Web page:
ATHENS – With deaths far surpassing births, and an exodus of scores of thousands of people during a near decade-long economic and austerity crisis, Greece’s falling birth rate is leading to the closing of some schools for lack of students.
The newspaper Ethnos said because of low birth rates, the Greek government has decided for the 2019-2020 period to close 14 kindergartens and nine primary schools in 19 municipalities in the region of Attica, whose capital is Athens.
In the 2009-2014 period, 1,705 school units closed in the entire country: 796 primary schools, 509 kindergartens and 400 secondary schools, the report said, showing another offset of the decline in population which has led Prime Minister and New Democracy leader Kyriakos Mitsotakis to say his government would offer a 2,000 euro ($2228.50) baby bonus.
Stavros Petrakis, Secretary-General of the Federation of Secondary School Teachers of Greece (OLME) told Ethnos that the demographic problem is “now at our doorstep,” with ominous indications.
“Thousands of young people are moving abroad, as in Greece they can no longer work and create a family. The government must support motherhood not only with benefits but also with other incentives such as kindergartens, support for new parents, etc,” he said.
In a recent survey, the Foundation for Economic & Industrial Research (IOBE) estimated that by 2035, the total number of pupils in schools will have decreased by as much as 29.2% to 1,050,000, compared to 1,480,000 in 2008.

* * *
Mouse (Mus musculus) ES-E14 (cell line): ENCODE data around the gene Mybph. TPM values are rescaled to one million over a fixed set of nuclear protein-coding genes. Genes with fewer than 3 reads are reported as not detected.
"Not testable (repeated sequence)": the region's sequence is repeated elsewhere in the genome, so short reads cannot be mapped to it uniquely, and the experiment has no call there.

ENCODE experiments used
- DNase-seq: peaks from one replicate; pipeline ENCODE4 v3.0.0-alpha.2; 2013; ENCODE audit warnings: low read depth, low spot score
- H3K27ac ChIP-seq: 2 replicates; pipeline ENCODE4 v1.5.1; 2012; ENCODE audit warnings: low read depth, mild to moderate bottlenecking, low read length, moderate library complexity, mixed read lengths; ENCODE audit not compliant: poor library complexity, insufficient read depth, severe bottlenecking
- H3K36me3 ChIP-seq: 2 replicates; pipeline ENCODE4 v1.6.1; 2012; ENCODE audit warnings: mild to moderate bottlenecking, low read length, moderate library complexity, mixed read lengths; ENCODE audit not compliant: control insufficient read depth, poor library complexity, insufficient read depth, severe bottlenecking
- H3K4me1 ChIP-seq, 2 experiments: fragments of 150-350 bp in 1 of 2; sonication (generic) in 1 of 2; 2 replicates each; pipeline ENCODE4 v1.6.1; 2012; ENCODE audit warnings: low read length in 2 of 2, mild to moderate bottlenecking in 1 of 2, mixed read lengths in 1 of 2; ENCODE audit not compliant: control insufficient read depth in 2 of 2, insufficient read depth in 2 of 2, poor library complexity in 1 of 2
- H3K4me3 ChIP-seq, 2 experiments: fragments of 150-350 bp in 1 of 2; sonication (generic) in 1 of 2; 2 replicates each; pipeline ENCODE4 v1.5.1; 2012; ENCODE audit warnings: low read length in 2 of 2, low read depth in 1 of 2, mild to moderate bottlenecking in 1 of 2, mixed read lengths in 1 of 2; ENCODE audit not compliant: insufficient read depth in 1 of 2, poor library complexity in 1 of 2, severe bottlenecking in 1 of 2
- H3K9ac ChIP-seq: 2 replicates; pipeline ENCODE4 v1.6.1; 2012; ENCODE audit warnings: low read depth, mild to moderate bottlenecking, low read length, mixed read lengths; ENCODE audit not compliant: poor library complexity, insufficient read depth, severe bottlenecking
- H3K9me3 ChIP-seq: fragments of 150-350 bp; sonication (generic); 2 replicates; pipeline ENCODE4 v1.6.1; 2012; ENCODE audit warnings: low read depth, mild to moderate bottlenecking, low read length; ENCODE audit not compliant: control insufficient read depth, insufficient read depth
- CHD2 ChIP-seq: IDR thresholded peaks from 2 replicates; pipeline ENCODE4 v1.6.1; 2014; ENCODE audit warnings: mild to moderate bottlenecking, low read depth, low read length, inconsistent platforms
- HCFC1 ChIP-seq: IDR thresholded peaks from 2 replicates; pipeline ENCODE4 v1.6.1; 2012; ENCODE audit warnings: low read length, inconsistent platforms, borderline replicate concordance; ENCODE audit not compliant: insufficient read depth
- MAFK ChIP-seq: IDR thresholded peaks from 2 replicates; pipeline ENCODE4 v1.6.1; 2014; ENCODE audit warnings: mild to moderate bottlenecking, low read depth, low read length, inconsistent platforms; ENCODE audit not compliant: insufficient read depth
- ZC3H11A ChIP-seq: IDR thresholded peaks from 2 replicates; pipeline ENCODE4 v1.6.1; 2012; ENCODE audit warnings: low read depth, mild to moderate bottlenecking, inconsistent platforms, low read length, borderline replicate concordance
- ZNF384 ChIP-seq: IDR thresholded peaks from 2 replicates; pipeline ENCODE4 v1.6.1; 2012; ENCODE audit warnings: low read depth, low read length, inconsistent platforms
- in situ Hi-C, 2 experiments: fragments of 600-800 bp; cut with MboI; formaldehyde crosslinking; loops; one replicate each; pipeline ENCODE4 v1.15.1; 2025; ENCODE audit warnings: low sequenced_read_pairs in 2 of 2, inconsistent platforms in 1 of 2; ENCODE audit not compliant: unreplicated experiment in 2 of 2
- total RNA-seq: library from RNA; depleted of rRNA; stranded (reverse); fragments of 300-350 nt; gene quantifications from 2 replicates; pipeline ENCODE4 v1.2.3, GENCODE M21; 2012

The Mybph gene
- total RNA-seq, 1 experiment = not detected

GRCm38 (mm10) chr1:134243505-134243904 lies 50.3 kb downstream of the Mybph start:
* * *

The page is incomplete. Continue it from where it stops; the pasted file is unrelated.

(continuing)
Greece will be made up mostly of the old and retired by 2050, that scary prospect raised by Hellenic Association of Geriatrics and Gerontology (HAGG) ahead of the International Day for Older Persons on Oct. 1 which said teens will make up only 12 percent of the population by then, the average age will be 50, said Kathimerini in a report.
In even more dire news, there will be only about 3.7 million workers, little more than a third of the population now, who will be bearing the burden of paying into a sagging social security system that’s already underfunded.
HAGG warned about the impact of Greece’s low birth rate and negative net migration rate while urging authorities to take measures to encourage healthy and active aging without saying what those could be.
In 2016, the birth rate was 8.5 per 1,000 people or about 1.3 per household. The death rate was 11.2 per 1,000 people.
Some 20 percent of Greek women born in the 1970s are likely to remain childless, a level not seen since WWII, the Wittgenstein Center for Demography and Global Human Capital, based in Vienna found in 2017.